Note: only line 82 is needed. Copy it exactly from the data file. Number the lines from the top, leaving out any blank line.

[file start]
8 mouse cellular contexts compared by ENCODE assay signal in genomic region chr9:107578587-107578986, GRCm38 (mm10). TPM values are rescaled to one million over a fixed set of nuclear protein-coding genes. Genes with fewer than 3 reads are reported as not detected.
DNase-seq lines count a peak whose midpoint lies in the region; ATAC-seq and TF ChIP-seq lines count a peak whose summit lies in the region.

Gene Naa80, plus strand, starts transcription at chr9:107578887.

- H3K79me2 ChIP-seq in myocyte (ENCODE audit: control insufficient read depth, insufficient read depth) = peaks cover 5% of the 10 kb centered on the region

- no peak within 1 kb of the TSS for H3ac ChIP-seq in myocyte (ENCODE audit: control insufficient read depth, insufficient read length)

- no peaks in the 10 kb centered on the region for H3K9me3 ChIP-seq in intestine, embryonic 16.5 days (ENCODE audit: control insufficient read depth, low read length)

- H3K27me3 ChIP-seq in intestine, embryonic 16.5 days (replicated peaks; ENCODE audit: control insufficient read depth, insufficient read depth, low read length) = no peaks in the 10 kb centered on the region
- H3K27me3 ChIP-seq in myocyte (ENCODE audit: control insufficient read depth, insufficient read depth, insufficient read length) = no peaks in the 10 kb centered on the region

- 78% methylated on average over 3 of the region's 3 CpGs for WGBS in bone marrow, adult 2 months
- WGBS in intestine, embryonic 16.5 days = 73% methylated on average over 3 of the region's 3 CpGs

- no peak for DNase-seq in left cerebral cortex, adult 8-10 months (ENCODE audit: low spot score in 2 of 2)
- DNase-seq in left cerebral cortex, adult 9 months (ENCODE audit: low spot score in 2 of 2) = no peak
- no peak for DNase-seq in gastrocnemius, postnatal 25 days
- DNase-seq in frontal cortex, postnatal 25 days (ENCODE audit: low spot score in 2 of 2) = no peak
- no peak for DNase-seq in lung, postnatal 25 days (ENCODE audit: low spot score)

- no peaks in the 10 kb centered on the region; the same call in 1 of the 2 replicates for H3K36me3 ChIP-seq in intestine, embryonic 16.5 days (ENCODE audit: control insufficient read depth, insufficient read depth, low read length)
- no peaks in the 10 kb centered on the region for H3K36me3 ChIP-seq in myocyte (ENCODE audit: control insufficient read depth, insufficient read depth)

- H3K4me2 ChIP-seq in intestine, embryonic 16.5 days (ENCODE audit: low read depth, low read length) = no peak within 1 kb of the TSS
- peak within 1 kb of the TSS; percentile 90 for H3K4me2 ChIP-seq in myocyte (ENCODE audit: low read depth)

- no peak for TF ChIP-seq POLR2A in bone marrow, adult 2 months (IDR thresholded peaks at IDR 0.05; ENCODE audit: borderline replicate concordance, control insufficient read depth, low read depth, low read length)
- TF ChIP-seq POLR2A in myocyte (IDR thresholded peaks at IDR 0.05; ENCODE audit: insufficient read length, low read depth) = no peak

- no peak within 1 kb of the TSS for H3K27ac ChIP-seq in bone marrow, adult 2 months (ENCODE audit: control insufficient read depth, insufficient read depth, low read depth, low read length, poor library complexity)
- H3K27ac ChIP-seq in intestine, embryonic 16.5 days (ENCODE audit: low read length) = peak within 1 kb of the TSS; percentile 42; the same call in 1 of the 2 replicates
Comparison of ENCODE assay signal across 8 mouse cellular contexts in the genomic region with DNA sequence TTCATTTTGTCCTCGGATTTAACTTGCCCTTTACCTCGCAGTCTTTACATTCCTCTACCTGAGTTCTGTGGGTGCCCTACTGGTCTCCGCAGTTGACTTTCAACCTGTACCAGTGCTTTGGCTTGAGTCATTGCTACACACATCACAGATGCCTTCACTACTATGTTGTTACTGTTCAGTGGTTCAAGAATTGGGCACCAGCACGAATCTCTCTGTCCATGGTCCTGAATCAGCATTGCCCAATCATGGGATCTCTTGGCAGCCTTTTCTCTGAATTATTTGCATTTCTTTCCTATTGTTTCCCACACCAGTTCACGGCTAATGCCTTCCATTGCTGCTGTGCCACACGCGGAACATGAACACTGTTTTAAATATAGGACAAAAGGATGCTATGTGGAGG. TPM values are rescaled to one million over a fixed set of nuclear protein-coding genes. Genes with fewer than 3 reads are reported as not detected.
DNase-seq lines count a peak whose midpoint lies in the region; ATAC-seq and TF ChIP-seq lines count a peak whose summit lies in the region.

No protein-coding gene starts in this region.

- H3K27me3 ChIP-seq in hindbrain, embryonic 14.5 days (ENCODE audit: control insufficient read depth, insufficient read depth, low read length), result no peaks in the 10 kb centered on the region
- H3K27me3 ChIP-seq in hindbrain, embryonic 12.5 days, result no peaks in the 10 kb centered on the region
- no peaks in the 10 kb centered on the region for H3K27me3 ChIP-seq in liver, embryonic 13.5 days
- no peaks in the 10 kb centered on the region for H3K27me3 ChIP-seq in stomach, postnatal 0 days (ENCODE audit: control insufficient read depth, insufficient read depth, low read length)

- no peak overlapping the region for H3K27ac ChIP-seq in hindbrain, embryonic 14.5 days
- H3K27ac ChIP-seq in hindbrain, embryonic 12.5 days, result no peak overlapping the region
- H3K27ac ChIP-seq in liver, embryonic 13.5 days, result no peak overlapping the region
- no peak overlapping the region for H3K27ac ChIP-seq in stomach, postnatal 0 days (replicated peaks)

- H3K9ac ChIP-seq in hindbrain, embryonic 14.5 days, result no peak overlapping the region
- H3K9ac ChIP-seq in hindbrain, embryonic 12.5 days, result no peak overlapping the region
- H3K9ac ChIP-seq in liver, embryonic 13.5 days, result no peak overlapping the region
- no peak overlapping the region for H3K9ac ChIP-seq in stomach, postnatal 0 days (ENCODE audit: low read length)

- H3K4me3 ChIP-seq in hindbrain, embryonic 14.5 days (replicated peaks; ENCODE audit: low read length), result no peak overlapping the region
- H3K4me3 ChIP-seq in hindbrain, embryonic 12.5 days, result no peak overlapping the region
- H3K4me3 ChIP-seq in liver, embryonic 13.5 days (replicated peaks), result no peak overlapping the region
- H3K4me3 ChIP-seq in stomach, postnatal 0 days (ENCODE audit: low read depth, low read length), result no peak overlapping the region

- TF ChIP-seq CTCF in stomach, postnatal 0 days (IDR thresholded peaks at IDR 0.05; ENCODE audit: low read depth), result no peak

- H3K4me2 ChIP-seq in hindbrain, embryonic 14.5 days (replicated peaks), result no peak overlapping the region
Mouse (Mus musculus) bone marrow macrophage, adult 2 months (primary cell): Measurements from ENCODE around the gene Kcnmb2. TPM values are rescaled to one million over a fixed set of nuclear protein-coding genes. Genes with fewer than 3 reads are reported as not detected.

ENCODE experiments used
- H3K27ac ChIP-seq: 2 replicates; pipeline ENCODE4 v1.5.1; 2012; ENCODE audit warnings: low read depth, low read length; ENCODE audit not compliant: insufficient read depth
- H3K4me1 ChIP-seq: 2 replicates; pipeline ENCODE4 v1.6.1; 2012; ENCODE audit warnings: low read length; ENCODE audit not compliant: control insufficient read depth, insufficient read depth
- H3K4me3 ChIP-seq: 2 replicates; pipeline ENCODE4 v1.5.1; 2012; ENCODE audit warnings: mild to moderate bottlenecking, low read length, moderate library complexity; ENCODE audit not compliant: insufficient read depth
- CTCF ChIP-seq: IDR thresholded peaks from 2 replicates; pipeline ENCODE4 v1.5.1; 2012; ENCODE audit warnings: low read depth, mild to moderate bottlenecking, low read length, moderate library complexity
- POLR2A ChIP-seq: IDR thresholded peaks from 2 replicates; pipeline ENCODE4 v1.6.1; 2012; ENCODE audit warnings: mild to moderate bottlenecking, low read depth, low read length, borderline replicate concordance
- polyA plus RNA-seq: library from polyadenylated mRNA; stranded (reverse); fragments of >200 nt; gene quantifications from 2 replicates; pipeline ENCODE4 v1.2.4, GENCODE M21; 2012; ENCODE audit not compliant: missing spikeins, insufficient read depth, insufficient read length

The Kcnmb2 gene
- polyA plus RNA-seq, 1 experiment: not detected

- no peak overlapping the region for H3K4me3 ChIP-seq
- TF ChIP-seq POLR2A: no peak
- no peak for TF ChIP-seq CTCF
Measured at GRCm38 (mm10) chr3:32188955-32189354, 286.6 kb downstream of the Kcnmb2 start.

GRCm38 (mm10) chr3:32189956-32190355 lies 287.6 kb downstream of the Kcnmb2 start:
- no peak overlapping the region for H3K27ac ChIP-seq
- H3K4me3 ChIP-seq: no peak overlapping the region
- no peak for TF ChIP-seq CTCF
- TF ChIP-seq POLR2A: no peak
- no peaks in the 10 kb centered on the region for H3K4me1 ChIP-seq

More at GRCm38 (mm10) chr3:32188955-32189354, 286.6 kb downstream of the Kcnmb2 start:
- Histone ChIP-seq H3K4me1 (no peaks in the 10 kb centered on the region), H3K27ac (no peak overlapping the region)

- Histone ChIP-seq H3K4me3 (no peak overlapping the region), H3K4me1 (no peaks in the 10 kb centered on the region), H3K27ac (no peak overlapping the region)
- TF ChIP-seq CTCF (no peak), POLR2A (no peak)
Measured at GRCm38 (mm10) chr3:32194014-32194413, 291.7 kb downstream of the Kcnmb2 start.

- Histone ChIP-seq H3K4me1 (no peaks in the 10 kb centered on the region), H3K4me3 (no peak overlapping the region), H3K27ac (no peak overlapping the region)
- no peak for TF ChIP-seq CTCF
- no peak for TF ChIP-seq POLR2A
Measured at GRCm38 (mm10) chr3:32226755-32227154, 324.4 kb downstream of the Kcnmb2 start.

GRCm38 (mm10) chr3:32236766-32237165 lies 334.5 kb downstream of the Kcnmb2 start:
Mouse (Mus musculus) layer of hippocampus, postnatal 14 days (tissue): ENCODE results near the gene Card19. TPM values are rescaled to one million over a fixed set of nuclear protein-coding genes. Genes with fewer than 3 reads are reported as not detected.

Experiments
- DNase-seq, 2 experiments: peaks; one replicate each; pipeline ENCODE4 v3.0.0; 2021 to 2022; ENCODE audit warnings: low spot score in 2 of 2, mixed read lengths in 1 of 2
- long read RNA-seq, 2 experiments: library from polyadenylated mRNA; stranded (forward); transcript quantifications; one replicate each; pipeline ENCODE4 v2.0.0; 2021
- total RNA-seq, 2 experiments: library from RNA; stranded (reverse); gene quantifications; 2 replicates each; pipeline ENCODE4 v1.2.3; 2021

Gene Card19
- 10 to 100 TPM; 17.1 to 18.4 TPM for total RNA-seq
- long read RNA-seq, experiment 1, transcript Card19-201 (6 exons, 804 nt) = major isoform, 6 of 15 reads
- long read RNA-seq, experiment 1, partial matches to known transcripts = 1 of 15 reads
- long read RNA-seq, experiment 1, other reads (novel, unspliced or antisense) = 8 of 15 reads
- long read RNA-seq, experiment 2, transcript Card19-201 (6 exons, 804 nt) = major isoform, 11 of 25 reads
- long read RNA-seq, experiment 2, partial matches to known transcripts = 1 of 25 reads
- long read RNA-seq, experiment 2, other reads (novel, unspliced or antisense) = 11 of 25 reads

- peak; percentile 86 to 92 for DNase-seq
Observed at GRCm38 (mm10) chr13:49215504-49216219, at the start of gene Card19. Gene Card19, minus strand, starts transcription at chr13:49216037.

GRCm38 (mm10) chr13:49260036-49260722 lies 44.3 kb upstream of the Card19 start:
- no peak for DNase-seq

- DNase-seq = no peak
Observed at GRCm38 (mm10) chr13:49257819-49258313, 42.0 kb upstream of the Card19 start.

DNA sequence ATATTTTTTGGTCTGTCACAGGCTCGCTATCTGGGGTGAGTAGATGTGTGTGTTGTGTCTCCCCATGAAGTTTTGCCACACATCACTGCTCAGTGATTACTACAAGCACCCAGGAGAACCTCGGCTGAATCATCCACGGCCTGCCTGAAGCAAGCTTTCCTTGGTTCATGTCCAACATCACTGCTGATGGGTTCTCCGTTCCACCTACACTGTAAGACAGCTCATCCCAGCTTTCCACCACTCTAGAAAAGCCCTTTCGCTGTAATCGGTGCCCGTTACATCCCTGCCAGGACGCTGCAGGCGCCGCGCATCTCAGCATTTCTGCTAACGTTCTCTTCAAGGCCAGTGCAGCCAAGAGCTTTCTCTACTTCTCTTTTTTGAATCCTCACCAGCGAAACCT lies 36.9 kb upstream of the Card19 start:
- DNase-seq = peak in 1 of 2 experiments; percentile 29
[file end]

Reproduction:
- long read RNA-seq, experiment 1, transcript Card19-201 (6 exons, 804 nt) = major isoform, 6 of 15 reads